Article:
By Nadene Hart
Athletes are known for their superior ability to move, react, and perform in their respective areas, but what do athletes bring to the table in day-to-day life? The value of a life-long athletic career transcends far beyond stadium lights and physical ability. Sports in their entirety are a never-ending learning curve. From understanding of the game and individual moves and plays to the ability to work within a team and be a part of a greater whole, sports are an organized microcosm of what it means to function successfully, even exceptionally, in the real world.
A study by the Human Kinetics Journal claims that participating in sports produces the development of “transformational leadership skills” which greatly add to an individual’s strength and marketability as employees. Beyond being energetic and hard-working, the profusion of desirable qualities that athletes possess extends well beyond the capacity of a list.
Concisely, athletes as employees are a preferable choice for employers for numerous reasons:
Athletes are punctual
Before an athlete can touch a ball, take a shot or make a play, they have to be on time. Athletes are consistent and punctual; whether it be for practice or a game, it is the expectation that all players be, not only on time, but early. Punctuality is never a cause for worry when employing athletes.
Athletes are competitive
The innate desire to be competitive works to the employer’s benefit. May it be to meet a sales goal, stay late to finish their work or go above and beyond for a client, athletes have a natural inclination to want to push themselves. According to an article from Business Insider, the competitive streak, while typically seen as an interpersonal quality, actually has most to do with the way an athlete pushes themselves. Always expecting more from their performance, an athlete knows that the only way to get the job done right is to give it their all, every time.
Both single player sports and team sports produce desirable qualities
Athletes from a team sport vs. the single-player athlete: not all athletes have a team sport background, sports like tennis and boxing leave an individual to perform on their own. May it be a team sport or individual, the benefit the employer reaps is equally as effective. A team sport player understands how to be part of a whole. They understand their role and how to interact with others in such a way that it benefits the group, as well as how to work with different personalities and backgrounds to complete a common goal. Athletes from an individual sport have an intrinsic sense of responsibility, and because they have no one to rely on while on the court, are always going to push themselves to get the job done.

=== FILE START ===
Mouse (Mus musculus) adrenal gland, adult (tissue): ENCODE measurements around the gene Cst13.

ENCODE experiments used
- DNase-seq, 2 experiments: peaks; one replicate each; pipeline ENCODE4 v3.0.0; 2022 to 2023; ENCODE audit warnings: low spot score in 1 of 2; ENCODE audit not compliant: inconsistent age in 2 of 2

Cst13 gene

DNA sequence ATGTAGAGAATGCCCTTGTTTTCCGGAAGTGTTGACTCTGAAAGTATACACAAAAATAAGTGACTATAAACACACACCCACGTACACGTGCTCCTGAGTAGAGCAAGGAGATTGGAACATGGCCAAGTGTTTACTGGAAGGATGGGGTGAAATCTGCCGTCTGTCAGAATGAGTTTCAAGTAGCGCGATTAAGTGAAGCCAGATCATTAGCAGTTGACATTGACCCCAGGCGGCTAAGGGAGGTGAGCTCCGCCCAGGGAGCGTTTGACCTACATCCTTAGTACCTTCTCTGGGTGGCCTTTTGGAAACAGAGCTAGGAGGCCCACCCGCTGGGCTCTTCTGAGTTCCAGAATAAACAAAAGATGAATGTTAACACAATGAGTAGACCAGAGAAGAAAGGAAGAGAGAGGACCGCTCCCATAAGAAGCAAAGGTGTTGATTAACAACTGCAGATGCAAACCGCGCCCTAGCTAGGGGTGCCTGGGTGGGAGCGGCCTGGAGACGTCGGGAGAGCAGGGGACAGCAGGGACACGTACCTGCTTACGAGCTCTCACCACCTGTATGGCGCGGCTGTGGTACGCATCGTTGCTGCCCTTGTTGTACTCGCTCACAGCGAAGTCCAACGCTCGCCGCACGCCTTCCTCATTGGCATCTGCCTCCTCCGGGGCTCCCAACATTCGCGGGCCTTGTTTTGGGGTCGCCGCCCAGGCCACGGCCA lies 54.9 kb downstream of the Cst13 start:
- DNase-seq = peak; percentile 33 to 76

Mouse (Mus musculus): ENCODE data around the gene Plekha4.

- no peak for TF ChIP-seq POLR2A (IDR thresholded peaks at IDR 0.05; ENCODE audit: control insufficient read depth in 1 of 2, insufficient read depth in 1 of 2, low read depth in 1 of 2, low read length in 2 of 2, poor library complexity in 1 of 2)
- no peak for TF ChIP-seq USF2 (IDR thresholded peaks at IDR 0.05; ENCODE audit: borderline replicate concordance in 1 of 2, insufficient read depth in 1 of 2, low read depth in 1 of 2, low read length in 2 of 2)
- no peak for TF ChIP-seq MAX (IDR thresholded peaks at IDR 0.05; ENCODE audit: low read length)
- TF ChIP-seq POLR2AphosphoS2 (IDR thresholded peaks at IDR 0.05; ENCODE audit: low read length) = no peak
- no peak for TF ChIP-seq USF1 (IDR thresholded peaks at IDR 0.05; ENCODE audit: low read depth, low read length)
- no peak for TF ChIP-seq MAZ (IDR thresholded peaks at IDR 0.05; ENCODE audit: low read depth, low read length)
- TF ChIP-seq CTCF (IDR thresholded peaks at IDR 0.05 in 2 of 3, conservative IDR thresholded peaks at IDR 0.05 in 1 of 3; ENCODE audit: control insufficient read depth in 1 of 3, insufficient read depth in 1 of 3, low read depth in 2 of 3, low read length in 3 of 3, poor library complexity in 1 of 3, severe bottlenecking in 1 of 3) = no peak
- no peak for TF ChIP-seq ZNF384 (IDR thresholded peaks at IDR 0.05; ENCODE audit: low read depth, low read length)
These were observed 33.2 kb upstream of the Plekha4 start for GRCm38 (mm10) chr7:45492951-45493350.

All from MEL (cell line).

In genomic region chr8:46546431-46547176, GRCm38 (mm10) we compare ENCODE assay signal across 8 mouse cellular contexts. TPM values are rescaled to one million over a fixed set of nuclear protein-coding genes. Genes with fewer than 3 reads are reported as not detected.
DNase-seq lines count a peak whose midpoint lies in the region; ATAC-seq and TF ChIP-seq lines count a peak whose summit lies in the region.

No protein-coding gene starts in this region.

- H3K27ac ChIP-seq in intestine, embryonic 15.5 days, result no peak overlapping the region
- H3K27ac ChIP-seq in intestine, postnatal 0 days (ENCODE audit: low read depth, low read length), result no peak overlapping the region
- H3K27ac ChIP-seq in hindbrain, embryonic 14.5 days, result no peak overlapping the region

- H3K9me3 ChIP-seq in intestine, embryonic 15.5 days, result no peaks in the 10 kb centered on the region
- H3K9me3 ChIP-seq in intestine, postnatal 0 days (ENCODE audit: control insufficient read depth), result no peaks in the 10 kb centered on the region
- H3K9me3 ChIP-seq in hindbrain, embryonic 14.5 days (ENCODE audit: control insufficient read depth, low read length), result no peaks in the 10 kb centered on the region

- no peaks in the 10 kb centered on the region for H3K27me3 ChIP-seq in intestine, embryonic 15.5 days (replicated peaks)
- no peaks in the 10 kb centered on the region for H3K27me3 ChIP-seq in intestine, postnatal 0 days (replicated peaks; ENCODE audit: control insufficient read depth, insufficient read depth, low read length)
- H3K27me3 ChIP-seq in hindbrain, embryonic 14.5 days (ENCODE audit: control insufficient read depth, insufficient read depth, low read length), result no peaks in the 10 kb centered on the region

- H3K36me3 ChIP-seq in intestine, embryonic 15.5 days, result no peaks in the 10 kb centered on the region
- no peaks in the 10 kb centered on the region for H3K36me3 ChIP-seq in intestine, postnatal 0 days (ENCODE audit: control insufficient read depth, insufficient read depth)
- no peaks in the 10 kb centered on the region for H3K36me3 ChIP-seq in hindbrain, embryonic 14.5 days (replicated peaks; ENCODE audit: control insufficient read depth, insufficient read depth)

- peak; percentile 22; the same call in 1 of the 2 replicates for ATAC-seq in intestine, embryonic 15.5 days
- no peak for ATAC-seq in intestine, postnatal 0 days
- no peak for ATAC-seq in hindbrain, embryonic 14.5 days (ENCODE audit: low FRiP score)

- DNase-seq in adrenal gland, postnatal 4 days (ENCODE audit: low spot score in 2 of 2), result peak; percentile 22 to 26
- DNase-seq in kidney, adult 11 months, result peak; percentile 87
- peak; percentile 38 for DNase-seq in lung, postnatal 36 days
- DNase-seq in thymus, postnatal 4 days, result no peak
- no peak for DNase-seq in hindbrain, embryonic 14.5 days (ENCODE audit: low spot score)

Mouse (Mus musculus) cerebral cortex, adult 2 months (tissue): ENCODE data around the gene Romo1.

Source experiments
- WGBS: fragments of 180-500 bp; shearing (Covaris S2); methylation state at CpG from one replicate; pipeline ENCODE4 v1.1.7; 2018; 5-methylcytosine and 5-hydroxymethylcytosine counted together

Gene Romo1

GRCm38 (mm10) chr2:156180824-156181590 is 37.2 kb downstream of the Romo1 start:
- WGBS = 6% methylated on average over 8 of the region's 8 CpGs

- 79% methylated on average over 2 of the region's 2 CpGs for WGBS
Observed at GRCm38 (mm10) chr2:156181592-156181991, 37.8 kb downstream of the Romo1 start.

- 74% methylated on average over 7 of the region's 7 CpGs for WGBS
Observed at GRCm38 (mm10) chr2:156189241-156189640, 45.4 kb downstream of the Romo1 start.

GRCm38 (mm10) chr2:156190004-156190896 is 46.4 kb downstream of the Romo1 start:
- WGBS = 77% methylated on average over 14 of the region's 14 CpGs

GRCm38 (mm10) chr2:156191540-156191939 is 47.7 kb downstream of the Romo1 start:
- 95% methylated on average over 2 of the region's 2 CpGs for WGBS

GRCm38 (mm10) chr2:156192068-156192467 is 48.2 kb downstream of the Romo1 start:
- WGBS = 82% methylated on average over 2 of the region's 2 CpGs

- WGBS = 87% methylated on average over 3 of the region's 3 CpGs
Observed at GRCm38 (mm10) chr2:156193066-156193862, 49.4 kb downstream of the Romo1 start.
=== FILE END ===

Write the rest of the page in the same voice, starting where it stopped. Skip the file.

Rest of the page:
Athletes are coachable
Coachability is a skill which combines the value of humility with the initiative and desire to learn. To excel at any sport, athletes have a career-long trial and error process. According to a CNBC article, the ability to not only be critiqued and pushed constantly, but to hear critical information in a receptive, calm and eager way is an invaluable quality that athletes consistently display in their work environments. An athlete in the office will be told what they are doing wrong, ask how to fix it and immediately put the wheels in motion. “Accountability and coachability are two of the most marketable qualities for an employee to exhibit,” said Lisa Strasman of the NCSA, an analytic and data driven recruiting network for athletes.
Athletes are natural multi-taskers
Not only are they able to balance several projects at once, but athletes stay calm under pressure and even thrive in stressful environments. In a game setting, an athlete has to be aware of the clock, the score, their coach’s demands and the players on the floor. Deadlines, quotas and client expectations are the corporate parallel to the components of a game, and an athlete is sure to excel in their careers as they would in a competition. Punctuality, reliability, the desire to compete and excel, the ability to work well with others, coachability and staying calm and focused under pressure are just some of the qualities an athlete brings to their job.
Vincent McCaffrey, CEO of Game Theory Group, claims that for young people entering the workforce out of college, playing a sport serves as a sort of resume to show a prospective employee’s ability to be punctual, reliable, and hard working. “Collegiate athletes make some of the best employees,” said McCaffrey. “Most 22-year-olds have no track record from an employment standpoint, but the experience a student athlete has developed bodes well in the workplace.”
Overall, athletes possess several great qualities that any employer would value. So for your next hire, look to these focused and driven individuals to add to not only your workplace culture but also your bottom line.